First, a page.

The Capacity of Class I MHC Molecules To Function as Signal Transduction Elements
Class I major histocompatibility complex (MHC) molecules function as restriction elements and recognition structures for antigen-specific cytotoxic T lymphocytes (Berke 1980; Zinkernagel and Doherty 1974, 1979). In addition, class I MHC molecules participate in interactions with CD 8 that facilitate activation of CD 8 positive T cells (Dembic et al. 1987; Geppert and Lipsky 1986; Fleischer et al. 1986). In each case, it is thought that these interactions are principally involved in generating signals in the cell expressing CD 8, the ligand for class I MHC molecules. Little attention has been given to the possibility that these interactions might also deliver signals to the cell expressing the class I MHC molecule. Recent studies, however, have suggested the possibility that class I MHC molecules expressed by T cells may function as signal transducing elements (Geppert et al. 1988, 1989; Gilliland et al. 1989; Mittler et al. 1990; Gur et al. 1990). The signaling capabilities of class I MHC molecules and the possibility that their ligation provides activation signals to T cells are the focus of this review.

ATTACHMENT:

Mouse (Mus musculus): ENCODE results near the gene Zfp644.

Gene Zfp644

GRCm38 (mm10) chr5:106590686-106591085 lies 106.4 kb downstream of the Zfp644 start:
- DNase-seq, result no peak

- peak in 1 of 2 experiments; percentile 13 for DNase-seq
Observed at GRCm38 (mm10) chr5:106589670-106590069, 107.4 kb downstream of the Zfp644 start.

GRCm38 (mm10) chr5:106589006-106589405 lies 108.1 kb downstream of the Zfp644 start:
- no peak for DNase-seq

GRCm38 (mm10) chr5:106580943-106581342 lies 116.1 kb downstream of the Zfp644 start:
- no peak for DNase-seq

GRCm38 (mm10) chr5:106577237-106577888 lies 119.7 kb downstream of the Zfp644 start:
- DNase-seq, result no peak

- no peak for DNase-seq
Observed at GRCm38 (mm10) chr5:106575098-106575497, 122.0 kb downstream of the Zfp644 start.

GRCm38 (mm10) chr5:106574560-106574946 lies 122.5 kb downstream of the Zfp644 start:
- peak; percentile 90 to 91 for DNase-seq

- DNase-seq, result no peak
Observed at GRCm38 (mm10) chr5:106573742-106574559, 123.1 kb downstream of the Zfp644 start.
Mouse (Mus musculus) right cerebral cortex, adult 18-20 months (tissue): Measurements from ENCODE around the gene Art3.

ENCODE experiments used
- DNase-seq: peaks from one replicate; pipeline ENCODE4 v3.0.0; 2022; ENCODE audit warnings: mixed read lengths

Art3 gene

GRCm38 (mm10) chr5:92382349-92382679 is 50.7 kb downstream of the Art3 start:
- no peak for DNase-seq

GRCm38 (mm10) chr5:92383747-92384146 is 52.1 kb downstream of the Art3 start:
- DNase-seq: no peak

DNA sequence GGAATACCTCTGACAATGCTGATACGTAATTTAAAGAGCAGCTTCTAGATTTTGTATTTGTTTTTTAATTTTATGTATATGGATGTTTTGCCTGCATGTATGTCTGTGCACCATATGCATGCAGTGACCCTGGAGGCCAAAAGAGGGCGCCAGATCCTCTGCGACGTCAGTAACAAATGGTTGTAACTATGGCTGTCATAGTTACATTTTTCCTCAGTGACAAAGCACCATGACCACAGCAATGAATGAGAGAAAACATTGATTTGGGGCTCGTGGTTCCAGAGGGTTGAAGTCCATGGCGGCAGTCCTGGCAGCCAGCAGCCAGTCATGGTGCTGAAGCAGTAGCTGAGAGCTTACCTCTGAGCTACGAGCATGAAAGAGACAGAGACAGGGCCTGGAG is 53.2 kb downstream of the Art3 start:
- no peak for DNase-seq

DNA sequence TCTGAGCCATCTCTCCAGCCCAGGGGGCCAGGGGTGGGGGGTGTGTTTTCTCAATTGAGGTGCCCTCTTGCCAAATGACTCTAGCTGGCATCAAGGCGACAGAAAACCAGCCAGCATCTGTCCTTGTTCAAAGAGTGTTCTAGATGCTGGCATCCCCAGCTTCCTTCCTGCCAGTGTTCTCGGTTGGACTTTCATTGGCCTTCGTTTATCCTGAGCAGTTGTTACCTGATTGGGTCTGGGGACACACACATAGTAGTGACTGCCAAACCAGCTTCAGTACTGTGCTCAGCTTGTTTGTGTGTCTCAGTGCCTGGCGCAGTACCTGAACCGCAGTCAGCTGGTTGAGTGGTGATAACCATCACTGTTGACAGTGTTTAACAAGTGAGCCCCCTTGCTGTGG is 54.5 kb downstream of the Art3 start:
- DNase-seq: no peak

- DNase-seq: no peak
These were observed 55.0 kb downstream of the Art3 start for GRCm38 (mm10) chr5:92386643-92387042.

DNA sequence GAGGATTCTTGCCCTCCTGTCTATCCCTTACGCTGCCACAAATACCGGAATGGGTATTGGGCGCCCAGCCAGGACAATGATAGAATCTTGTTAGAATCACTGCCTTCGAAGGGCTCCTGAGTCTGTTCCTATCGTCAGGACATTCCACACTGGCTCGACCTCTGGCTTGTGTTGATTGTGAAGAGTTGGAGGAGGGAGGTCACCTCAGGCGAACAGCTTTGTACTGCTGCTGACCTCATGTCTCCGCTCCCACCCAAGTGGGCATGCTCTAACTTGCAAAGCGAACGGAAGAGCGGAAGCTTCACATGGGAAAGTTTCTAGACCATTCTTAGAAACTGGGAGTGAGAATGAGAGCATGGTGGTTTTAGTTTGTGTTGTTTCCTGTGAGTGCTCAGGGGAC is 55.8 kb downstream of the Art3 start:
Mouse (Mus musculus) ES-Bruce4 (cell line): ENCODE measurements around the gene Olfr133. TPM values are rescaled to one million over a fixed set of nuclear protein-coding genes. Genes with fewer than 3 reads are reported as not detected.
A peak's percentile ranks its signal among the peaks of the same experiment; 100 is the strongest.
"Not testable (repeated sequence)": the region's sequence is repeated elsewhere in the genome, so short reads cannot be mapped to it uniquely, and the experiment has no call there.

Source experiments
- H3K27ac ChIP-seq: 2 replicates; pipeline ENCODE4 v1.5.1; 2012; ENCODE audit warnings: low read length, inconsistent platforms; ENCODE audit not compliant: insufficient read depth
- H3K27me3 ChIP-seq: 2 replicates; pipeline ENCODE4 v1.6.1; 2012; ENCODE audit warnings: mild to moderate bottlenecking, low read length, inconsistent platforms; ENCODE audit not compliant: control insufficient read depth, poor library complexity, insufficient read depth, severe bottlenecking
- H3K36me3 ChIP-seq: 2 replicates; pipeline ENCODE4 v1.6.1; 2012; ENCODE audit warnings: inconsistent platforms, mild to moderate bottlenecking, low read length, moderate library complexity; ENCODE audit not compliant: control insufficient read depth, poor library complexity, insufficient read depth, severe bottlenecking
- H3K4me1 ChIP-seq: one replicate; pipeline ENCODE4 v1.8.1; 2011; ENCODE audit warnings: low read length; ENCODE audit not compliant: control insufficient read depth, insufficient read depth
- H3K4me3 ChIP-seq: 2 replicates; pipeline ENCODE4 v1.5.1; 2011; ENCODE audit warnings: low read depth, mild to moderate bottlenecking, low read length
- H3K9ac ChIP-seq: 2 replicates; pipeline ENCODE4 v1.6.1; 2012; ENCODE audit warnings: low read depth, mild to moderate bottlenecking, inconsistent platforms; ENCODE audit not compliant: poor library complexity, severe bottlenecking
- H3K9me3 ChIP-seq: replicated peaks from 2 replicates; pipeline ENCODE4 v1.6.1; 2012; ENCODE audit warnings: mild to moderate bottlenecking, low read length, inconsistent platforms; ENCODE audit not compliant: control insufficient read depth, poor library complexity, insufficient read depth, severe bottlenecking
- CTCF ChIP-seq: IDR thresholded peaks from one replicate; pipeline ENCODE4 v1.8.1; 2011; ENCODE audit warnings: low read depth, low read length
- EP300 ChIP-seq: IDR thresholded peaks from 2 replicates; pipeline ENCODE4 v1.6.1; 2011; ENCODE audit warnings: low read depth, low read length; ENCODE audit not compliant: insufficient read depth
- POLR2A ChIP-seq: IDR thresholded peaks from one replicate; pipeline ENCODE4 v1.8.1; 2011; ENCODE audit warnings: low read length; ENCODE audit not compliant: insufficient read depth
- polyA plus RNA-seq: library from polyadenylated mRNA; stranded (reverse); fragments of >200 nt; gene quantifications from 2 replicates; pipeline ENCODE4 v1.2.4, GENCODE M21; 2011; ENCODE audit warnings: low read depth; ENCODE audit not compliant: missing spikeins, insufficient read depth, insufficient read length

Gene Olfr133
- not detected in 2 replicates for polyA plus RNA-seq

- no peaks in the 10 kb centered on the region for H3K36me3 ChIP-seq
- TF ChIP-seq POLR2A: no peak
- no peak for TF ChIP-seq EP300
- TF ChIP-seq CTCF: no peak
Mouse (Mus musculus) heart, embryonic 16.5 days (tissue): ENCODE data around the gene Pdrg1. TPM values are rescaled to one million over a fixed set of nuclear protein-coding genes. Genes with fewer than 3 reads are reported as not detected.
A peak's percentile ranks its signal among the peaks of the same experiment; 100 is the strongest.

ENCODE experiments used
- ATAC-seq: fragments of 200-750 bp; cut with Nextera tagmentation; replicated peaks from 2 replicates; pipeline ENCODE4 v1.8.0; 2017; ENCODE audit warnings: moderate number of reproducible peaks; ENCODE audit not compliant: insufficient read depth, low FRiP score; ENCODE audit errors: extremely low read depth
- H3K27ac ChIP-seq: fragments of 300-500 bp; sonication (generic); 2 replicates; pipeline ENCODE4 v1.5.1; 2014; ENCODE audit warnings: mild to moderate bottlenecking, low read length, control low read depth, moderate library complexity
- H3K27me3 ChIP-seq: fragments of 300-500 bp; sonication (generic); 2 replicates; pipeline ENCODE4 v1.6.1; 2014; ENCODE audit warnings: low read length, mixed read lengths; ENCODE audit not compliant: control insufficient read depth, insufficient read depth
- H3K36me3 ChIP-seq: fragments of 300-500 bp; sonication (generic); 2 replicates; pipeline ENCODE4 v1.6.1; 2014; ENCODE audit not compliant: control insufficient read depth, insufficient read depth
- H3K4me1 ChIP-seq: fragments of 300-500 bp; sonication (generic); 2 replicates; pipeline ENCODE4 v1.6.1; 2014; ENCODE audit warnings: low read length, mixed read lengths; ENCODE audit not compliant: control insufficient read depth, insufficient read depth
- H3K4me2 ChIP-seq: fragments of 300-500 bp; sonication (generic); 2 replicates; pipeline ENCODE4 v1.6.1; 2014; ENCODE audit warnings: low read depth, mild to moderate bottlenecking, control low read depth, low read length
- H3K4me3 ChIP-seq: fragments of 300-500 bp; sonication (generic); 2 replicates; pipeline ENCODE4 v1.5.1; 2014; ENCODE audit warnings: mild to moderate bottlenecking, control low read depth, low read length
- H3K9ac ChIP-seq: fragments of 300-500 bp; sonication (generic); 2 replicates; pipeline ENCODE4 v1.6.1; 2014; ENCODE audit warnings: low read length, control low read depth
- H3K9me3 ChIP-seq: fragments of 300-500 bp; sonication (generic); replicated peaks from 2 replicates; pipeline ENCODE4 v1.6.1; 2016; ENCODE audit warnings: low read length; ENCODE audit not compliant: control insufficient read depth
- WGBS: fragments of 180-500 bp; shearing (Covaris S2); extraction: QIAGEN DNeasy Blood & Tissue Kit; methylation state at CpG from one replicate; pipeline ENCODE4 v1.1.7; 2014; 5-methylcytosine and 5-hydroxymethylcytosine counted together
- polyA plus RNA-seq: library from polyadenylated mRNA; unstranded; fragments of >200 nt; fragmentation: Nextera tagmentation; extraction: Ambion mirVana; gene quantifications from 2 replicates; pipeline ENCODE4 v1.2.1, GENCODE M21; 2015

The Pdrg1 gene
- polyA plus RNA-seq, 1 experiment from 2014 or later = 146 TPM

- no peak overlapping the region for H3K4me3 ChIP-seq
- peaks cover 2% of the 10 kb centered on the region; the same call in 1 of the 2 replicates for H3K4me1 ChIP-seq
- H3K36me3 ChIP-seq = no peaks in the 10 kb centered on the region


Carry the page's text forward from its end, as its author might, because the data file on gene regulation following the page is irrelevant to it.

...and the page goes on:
KeywordsTyrosine Carboxyl Immobilization Serine Sarcoma
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